transitus–narratives of the fifth and sixth centuries. Even though these are

apocryphal they bear witness to the faith of the generation in which they were

written despite their legendary clothing. The first Church author to speak of

the bodily ascension of Mary, in association with an apocryphal transitus

B.M.V., is St. Gregory of Tours’ (Ludwig Ott, Fundamentals of Catholic Dogma

(Rockford: Tan, 1974), pp. 209–210).








The account of Pseudo-Melito, like the rest of the Transitus literature, is

admittedly valueless as history, as an historical report of Mary’s death and

corporeal assumption; under that aspect the historian is justified in dismissing

it with a critical distaste (Juniper Carol, O.F.M. ed., Mariology, Vol. l

(Milwaukee: Bruce, 1957), p. 150).


It was partially through these writings that teachers in the East and West began

to embrace and promote the teaching. But it still took several centuries for it

to become generally accepted. The earliest extant discourse on the feast of the

Dormition affirms that the assumption of Mary comes from the East at the end of

the seventh and beginning of the eighth century. The Transitus literature is

highly significant as the origin of the assumption teaching and it is important

that we understand the nature of these writings.


The Roman Catholic Church would have us believe that this apocryphal work expressed an existing,

common belief among the faithful with respect to Mary. They would have us believe

the Holy Spirit used a fraudulent document to gradually bring to the Church’s awareness

the truth of Mary’s assumption. The historical evidence would suggest otherwise.




History proves that when the Transitus teaching originated the Church regarded

it as heresy. In 494 to 496 A.D. Pope Gelasius issued a decree entitled Decretum

de Libris Canonicis Ecclesiasticis et Apocryphis. This decree officially set

forth the writings which were considered to be canonical and those which were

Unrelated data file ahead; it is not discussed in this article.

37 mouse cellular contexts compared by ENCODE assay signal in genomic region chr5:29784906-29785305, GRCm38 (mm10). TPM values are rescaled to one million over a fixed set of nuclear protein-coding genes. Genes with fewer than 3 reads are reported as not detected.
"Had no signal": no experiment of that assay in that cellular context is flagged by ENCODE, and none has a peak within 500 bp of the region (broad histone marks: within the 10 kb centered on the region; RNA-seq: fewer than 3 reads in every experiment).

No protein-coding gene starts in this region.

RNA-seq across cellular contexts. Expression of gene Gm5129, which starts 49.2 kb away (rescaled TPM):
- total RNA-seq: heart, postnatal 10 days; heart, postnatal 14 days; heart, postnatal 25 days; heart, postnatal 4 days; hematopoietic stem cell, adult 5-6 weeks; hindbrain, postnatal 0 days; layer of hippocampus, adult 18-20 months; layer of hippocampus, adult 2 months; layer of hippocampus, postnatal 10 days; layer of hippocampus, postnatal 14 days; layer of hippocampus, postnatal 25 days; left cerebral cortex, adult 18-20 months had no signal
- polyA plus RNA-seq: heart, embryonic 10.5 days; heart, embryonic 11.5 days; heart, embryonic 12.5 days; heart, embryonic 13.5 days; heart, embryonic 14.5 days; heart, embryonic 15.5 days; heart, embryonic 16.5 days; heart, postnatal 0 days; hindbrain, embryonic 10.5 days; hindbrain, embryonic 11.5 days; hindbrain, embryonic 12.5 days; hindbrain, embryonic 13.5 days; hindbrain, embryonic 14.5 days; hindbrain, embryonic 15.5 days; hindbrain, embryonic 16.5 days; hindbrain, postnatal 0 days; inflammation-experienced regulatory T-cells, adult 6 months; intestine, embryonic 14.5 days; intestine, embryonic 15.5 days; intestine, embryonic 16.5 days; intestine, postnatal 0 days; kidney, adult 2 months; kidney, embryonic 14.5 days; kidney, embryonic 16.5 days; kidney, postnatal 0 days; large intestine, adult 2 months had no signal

apocryphal and were to be rejected. He gives a list of apocryphal writings and

makes the following statement regarding them:


The remaining writings which have been compiled or been recognised by heretics

or schismatics the Catholic and Apostolic Roman Church does not in any way

receive; of these we have thought it right to cite below some which have been

handed down and which are to be avoided by catholics (New Testament Apocrypha,

Wilhelm Schneemelcher, ed. (Cambridge: James Clarke, 1991), p. 38).


In the list of apocryphal writings which are to be rejected Gelasius signifies

the following work: Liber qui apellatur Transitus, id est Assumptio Sanctae

Mariae, Apocryphus (Pope Gelasius 1, Epistle 42, Migne Series, M.P.L. vol. 59,

Col. 162). This specifically means the Transitus writing of the assumption of

Mary. At the end of the decree he states that this and all the other listed

literature is heretical and that their authors and teachings and all who adhere

to them are condemned and placed under eternal anathema which is indissoluble.

And he places the Transitus literature in the same category as the heretics and

writings of Arius, Simon Magus, Marcion, Apollinaris, Valentinus and Pelagius.

These are his comments. I have provided two translations from authoritative



These and the like, what Simon Magus, Nicolaus, Cerinthus, Marcion, Basilides,

Ebion, Paul of Samosata, Photinus and Bonosus, who suffered from similar error,

also Montanus with his detestable followers, Apollinaris, Valentinus the

Manichaean, Faustus the African, Sabellius, Arius, Macedonius, Eunomius,

Novatus, Sabbatius, Calistus, Donatus, Eustasius, Iovianus, Pelagius, Iulianus

of ERclanum, Caelestius, Maximian, Priscillian from Spain, Nestorius of

Constantinople, Maximus the Cynic, Lampetius,Dioscorus, Eutyches, Peter and the other Peter, of whom

one besmirched Alexandria and the other Antioch, Acacius of Constantinople with his associates, and what

all disciples of heresy and of the heretics and schismatics, whose names we have scarcely preserved,

have taught or compiled, we acknowledge is to be not merely rejected but excluded

from the whole Roman Catholic and Apostolic Church and with its authors and

the adherents of its authors to be damned in the inextricable shackles of

anathema forever (New Testament Apocrypha,

Wilhelm Schneemelcher, Ed., (Cambridge: James Clark, 1991).


These and [writings] similar to these, which ... all the heresiarchs and their

disciples, or the schismatics have taught or written ... we confess have not

only been rejected but also banished from the whole Roman and Apostolic Church

and with their authors and followers of their authors have been condemned

forever under the indissoluble bond of anathema (Henry Denzinger,

The Sources of Catholic Dogma (London: Herder, 1954), pp. 69-70).


Pope Gelasius explicitly condemns the authors as well as their writings and the

teachings which they promote and all who follow them. And significantly, this

entire decree and its condemnation was reaffirmed by Pope Hormisdas in the sixth

century around A.D. 520. (Migne Vol. 62. Col. 537-542). These facts prove that